There is a strong argument for ending these programs on the basis of their high cost and lack of effectiveness alone. But they actually do damage to our society. TSA agents participating in the behavioral detection program have claimed the program promotes racial profiling, and at least one inspector general report confirmed it. Victims unfairly caught up in the broader suspicious activity reporting programs have sued over the violations of their privacy. The Privacy and Civil Liberties Oversight Board concluded the telephone metadata program violated the Electronic Communications Privacy Act and raised serious constitutional concerns.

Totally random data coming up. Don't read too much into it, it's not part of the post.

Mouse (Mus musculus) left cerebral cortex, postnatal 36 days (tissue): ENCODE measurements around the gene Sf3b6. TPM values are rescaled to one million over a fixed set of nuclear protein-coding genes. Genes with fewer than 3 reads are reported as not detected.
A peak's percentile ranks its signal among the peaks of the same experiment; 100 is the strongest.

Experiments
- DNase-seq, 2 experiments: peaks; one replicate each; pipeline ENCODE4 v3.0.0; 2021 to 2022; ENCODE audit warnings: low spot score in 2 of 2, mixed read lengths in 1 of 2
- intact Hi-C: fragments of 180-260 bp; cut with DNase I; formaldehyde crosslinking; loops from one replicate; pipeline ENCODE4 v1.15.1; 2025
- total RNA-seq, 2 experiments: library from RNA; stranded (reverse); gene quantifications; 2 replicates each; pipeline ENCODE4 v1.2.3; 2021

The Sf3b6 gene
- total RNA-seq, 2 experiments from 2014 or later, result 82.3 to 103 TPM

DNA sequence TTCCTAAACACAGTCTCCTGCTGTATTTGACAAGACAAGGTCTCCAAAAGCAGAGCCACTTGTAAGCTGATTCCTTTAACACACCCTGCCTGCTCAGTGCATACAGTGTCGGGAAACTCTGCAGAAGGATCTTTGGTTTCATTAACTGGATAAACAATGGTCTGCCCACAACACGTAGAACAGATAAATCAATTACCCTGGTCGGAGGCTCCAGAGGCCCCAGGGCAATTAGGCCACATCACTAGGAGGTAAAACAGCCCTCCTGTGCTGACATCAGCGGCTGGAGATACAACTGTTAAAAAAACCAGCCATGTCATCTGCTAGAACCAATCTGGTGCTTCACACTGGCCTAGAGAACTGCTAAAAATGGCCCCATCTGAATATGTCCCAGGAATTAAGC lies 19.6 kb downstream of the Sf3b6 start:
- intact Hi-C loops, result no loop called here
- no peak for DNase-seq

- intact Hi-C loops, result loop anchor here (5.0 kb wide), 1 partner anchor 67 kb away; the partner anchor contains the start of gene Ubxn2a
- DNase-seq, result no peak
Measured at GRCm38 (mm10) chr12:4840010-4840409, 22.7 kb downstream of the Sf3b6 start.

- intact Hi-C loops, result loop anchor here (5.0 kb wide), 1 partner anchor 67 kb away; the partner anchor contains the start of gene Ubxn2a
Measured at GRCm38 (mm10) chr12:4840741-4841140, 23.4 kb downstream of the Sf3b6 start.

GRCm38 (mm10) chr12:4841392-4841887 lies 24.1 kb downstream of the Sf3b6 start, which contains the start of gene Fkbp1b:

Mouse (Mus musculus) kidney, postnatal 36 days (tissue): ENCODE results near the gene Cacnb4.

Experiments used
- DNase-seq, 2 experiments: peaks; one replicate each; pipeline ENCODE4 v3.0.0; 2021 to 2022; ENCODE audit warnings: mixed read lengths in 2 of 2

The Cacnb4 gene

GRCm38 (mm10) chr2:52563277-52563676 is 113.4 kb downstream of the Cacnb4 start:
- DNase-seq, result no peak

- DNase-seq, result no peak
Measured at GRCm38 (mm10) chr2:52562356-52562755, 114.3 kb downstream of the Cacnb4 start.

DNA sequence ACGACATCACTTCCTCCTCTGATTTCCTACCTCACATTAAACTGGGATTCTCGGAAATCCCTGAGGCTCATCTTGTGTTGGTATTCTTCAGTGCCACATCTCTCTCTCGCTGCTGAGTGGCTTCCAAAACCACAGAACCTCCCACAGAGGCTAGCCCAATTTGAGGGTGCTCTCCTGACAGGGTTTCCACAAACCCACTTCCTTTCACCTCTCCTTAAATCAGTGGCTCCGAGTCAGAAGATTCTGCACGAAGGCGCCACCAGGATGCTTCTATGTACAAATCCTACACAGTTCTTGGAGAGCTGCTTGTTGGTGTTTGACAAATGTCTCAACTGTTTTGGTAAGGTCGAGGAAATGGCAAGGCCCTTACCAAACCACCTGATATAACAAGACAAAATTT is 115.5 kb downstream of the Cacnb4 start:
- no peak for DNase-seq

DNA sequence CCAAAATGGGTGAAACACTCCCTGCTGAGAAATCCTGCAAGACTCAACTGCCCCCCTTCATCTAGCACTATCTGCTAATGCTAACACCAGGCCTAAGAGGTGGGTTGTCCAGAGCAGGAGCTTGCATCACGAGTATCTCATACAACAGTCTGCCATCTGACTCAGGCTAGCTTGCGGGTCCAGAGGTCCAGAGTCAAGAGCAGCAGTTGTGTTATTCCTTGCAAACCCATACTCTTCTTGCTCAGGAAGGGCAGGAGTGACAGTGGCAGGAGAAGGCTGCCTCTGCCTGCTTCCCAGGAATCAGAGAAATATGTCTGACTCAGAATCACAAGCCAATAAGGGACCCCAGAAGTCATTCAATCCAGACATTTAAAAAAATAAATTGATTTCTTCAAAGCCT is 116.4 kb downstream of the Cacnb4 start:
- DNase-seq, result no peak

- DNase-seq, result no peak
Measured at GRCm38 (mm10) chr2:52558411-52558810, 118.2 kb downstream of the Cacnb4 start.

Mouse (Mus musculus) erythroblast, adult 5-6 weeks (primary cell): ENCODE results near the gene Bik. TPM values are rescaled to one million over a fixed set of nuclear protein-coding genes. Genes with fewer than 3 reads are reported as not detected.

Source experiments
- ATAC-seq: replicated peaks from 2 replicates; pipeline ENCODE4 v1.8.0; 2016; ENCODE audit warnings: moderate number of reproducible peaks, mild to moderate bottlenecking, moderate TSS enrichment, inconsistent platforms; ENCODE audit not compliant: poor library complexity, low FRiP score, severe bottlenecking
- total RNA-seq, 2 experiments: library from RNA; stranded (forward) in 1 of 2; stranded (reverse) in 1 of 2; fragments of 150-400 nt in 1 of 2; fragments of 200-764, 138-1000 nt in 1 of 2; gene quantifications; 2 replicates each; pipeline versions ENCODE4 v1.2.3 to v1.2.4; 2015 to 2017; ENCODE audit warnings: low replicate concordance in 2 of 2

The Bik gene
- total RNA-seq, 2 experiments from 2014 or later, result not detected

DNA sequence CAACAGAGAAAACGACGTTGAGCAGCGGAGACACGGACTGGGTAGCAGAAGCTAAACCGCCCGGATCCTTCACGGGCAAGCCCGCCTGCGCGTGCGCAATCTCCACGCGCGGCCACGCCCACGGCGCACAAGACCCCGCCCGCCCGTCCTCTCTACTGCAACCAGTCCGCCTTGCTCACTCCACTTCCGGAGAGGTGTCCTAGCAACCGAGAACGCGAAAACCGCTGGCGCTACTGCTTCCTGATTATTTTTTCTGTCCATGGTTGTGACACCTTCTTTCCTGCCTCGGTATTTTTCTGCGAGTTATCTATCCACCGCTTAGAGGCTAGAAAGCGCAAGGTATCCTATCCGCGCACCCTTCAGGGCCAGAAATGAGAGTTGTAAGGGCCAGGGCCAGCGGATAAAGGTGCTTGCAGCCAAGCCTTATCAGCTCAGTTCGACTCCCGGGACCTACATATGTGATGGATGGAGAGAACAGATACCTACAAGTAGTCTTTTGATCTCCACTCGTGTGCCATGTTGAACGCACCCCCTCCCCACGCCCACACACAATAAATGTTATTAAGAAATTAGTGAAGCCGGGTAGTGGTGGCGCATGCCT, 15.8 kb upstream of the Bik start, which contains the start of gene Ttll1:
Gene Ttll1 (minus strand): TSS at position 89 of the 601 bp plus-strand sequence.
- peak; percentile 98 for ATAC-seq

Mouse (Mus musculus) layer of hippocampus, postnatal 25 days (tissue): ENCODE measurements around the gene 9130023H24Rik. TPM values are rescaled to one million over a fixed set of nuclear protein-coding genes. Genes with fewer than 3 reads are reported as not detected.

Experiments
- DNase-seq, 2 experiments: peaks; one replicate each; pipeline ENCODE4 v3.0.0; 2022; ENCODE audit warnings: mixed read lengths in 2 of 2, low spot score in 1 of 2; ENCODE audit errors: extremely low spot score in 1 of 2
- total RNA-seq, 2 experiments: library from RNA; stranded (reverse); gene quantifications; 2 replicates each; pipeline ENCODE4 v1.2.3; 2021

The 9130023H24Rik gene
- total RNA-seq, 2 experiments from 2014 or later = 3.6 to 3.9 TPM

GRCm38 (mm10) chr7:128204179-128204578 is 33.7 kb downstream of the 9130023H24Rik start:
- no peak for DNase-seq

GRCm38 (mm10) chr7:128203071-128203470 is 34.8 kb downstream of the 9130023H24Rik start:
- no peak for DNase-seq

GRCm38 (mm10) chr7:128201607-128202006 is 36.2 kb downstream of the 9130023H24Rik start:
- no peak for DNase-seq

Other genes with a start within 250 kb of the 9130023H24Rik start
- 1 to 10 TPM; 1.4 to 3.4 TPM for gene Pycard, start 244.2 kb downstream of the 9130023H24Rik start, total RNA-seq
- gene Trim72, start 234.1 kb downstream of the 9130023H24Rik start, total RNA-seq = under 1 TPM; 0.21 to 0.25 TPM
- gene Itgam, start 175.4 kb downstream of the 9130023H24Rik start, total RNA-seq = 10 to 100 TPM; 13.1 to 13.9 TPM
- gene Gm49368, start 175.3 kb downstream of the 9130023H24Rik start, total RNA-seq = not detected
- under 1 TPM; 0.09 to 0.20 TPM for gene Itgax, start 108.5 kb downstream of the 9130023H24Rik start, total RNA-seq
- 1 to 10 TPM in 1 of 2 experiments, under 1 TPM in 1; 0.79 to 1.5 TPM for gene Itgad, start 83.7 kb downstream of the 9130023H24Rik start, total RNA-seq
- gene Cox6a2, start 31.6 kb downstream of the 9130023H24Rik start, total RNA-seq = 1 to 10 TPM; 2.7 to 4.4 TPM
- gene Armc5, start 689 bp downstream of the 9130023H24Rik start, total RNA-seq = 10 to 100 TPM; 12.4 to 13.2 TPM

The Cybersecurity Information Sharing Act passed by Senate Intelligence Committee last week is yet another example of this phenomenon. Experts agree that the bill would do little, if anything, to reduce the large data breaches we’ve seen in recent years, which have been caused by bad cyber security practices rather than a lack of information about threats. If passed by the full Congress, it would further weaken electronic privacy laws and ultimately put our data at greater risk. The bill would add another layer of government surveillance on a U.S. tech industry that is already facing financial losses estimated at $180 billion as a result of the exposure of NSA’s aggressive collection programs.